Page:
CNA Hardy and Tokio Marine Kiln have pulled capacity from Ascot managing general underwriter Ethos Specialty’s property binder book, The Insurance Insider understands.
According to market sources, Melville, New York-based Ethos is looking to replace the withdrawn capacity with domestic excess and surplus lines paper from parent Ascot.
There are different reasons as to why CNA Hardy and Tokio Marine Kiln have decided to cut their support for Ethos’ property binder.
This publication understands that CNA Hardy is currently re-underwriting its direct and facultative (D&F) book and pulling back on binder business, hence the decision to withdraw the capacity from Ethos.
Sources said Tokio Marine Kiln was pulling back on its support to Ethos due to hitting property aggregation limits.
The decisions from CNA Hardy and Tokio Marine Kiln come amid ongoing pressure from Lloyd’s performance management directorate to improve market performance, with the Corporation taking a close look at managing general agent, MGU and binding authority agreements.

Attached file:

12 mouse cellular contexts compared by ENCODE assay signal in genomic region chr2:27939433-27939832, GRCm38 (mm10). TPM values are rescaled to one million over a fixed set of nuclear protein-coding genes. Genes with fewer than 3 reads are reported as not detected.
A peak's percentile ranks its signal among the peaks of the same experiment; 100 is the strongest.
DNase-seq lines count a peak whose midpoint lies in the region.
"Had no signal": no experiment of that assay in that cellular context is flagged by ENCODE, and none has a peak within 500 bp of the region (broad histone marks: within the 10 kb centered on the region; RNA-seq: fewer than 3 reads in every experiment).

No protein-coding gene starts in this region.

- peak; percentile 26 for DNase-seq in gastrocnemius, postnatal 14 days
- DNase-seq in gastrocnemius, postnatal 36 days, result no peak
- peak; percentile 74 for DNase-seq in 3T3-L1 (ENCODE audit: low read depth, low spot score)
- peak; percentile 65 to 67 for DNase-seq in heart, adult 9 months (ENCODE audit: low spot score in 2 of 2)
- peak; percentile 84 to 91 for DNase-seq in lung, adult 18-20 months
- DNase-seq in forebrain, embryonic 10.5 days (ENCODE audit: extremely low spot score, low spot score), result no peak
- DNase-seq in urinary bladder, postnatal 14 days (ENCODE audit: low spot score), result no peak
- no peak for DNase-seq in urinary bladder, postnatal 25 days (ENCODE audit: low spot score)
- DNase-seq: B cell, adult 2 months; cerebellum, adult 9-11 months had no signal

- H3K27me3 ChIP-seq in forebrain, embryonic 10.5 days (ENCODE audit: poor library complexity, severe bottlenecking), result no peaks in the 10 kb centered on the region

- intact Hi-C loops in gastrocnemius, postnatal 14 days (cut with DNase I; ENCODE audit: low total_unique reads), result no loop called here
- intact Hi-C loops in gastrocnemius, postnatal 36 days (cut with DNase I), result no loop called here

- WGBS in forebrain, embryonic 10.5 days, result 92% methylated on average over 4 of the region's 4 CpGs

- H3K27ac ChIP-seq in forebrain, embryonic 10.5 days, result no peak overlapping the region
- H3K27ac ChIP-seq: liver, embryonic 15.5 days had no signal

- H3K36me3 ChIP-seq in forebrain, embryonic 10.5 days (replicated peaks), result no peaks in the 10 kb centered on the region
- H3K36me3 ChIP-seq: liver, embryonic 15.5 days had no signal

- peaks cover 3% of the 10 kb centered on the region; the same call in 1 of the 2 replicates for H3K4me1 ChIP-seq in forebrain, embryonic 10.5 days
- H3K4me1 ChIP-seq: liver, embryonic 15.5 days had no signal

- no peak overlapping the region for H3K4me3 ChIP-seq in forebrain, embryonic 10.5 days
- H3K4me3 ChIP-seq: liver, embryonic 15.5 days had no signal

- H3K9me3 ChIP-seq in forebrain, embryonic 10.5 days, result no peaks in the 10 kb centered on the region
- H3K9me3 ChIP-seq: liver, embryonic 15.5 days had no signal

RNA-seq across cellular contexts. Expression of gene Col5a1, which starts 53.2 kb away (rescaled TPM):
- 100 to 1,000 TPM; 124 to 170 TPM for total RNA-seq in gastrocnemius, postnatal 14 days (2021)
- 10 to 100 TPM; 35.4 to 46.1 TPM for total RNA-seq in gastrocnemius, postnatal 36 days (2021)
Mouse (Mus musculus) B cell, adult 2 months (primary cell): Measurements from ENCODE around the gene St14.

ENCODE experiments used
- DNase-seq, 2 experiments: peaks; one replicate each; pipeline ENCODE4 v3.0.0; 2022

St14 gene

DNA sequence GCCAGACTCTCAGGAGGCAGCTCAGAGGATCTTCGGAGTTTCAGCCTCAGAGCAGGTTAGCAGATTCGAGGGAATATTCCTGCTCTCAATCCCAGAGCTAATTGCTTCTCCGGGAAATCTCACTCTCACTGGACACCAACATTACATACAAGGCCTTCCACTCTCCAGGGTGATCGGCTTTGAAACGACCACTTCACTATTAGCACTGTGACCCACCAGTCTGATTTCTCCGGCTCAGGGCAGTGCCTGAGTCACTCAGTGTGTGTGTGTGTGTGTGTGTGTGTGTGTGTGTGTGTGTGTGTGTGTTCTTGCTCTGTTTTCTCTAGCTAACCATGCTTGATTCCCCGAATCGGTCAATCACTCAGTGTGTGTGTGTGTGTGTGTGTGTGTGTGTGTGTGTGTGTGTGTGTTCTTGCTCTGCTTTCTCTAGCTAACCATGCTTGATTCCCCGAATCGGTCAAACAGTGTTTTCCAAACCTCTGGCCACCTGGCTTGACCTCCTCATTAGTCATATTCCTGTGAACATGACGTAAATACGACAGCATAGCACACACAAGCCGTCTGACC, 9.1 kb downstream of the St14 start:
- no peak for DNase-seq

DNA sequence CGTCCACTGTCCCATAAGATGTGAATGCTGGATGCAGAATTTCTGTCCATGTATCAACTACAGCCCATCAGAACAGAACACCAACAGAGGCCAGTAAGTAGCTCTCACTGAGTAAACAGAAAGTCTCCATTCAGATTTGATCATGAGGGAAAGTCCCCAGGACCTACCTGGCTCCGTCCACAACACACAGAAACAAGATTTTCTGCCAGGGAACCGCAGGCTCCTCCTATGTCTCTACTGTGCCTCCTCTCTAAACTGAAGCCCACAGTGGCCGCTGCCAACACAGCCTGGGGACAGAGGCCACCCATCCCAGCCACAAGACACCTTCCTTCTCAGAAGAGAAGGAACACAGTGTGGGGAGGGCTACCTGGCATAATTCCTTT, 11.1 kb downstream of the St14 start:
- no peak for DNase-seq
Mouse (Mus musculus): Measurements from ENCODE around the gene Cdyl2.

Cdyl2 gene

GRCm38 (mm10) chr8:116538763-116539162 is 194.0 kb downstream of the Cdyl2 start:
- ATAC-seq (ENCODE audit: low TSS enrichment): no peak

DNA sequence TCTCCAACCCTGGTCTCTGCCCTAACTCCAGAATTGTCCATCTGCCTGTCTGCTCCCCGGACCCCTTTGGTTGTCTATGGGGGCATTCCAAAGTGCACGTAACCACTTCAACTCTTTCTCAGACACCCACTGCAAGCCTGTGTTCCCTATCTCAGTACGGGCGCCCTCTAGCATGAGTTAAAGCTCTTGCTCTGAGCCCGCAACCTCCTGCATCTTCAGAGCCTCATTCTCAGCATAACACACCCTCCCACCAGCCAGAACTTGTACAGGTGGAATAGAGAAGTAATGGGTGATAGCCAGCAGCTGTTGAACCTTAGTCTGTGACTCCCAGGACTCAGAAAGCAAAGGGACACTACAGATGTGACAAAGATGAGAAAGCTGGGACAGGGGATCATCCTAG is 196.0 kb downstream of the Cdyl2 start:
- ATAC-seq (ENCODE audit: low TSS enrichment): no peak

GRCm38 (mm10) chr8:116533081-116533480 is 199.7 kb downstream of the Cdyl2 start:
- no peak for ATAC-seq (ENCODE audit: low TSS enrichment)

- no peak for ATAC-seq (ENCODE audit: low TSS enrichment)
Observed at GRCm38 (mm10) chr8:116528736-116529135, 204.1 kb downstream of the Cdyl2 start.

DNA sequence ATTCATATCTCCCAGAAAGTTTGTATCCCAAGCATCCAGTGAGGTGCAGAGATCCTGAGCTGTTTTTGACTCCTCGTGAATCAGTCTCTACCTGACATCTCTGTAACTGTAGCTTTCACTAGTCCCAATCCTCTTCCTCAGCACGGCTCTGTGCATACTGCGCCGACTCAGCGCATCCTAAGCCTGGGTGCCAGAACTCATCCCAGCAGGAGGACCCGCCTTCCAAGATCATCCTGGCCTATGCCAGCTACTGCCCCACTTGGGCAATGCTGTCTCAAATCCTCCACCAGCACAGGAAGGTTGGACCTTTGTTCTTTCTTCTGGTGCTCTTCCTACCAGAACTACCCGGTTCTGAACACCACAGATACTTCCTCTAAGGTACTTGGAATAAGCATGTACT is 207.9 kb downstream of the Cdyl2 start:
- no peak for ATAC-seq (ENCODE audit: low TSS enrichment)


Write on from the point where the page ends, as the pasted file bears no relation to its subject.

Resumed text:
The Lloyd’s property market made a loss of £700mn ($918.8mn) in 2018, with a combined ratio of 110.4 percent. That was an improvement on the significantly catastrophe-impacted prior year when Lloyd’s property book suffered a loss of £1.76bn and was left with a combined ratio of 127.6 percent.
Even without the natural catastrophe activity, Lloyd’s property business had been suffering. In 2016, the property book reported a full year combined ratio of 103.4 percent.
The bid to improve Lloyd’s performance and its drive to push through greater profitability are causing D&F business to be re-rated after years of soft market conditions and intense competition took their toll.
Outside Lloyd’s, major D&F players such as FM Global and AIG’s Lexington have scaled back.
Ethos, Tokio Marine Kiln and CNA Hardy all declined to comment.
Ascot set up Ethos after being bought by the Canada Pension Plan Investment Board for $1.1bn at the end of 2016.